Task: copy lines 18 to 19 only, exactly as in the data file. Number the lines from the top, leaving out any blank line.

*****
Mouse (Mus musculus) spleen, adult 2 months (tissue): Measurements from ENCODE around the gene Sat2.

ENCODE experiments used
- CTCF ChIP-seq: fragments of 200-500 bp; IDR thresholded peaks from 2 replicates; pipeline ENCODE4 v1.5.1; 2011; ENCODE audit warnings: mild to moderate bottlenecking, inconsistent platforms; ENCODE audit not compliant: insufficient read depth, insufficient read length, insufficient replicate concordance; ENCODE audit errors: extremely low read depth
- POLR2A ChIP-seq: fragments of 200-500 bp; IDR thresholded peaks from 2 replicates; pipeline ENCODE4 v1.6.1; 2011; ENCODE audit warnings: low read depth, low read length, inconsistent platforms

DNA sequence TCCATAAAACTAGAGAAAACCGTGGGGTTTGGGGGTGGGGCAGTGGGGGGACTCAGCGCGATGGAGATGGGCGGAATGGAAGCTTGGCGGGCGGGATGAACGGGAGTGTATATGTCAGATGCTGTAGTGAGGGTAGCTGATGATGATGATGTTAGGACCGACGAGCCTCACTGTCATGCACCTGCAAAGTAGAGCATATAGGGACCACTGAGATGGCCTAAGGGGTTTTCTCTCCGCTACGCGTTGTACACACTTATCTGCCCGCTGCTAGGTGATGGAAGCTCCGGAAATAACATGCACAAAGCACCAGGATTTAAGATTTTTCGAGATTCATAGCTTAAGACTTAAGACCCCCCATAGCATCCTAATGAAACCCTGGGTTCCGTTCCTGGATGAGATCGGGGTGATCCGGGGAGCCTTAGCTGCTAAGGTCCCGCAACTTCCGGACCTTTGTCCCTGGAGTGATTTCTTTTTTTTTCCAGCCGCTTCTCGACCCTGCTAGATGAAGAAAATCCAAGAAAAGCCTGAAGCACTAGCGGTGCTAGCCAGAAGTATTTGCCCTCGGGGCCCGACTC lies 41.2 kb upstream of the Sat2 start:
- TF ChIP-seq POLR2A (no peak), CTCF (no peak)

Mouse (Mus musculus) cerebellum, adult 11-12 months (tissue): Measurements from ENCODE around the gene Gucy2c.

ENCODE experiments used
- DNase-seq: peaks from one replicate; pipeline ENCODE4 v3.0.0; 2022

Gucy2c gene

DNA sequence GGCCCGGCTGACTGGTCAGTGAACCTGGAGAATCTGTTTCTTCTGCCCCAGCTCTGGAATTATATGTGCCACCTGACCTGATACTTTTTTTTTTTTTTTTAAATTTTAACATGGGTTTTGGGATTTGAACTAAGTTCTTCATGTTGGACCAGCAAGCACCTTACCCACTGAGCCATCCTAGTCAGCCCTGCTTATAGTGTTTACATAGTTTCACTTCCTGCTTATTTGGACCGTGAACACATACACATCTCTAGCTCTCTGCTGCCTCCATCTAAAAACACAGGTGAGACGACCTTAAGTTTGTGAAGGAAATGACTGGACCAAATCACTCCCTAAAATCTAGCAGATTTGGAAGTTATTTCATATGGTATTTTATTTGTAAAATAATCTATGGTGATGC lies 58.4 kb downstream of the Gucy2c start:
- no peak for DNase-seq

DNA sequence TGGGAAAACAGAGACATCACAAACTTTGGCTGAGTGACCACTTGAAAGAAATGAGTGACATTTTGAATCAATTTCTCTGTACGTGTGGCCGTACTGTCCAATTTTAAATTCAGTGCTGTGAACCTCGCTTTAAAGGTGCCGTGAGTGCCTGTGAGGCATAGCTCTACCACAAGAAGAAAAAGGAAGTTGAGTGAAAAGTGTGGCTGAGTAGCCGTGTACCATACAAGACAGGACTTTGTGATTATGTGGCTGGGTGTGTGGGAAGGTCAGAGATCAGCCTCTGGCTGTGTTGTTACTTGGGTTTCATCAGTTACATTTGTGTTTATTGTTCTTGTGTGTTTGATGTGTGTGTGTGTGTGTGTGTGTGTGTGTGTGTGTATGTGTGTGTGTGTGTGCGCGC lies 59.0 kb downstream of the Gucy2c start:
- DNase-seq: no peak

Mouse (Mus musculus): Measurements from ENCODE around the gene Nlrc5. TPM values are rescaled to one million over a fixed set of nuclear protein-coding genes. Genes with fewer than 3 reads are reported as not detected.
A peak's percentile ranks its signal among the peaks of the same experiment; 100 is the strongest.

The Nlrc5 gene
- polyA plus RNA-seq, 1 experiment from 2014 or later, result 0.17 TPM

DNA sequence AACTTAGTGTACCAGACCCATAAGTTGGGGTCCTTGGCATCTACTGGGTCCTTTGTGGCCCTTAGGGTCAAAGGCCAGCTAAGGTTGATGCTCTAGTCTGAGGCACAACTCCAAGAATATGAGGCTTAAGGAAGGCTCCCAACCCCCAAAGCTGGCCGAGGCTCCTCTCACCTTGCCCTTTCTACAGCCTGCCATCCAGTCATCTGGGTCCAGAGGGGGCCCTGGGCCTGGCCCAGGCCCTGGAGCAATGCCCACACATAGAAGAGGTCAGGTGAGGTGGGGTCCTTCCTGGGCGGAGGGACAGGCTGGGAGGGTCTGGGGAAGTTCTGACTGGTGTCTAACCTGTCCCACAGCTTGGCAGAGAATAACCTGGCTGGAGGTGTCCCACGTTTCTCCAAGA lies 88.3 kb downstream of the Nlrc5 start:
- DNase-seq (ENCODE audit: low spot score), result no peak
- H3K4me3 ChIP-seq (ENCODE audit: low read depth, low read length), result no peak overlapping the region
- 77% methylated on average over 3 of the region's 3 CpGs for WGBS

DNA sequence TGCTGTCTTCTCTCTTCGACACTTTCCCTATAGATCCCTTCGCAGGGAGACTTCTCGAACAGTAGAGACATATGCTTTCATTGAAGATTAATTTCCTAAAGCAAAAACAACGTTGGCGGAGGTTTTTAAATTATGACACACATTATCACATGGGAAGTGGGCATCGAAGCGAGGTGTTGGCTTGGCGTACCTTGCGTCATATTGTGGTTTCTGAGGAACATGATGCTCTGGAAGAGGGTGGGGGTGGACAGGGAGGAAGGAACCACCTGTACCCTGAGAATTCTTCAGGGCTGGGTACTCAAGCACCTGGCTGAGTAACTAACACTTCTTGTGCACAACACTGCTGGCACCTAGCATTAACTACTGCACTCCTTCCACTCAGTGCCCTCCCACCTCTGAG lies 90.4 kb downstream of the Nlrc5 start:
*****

- polyA plus RNA-seq, 1 experiment from 2014 or later, result 0.17 TPM

DNA sequence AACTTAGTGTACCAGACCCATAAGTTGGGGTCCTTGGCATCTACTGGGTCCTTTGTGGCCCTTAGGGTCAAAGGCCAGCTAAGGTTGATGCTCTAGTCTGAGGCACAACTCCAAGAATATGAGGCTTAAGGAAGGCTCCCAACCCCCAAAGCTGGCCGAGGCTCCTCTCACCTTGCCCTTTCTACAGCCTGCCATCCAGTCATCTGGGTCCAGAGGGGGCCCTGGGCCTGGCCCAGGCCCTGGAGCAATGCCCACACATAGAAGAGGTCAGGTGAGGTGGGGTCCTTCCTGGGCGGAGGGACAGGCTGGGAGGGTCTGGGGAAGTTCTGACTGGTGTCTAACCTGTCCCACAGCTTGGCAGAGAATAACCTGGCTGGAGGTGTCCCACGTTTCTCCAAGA lies 88.3 kb downstream of the Nlrc5 start: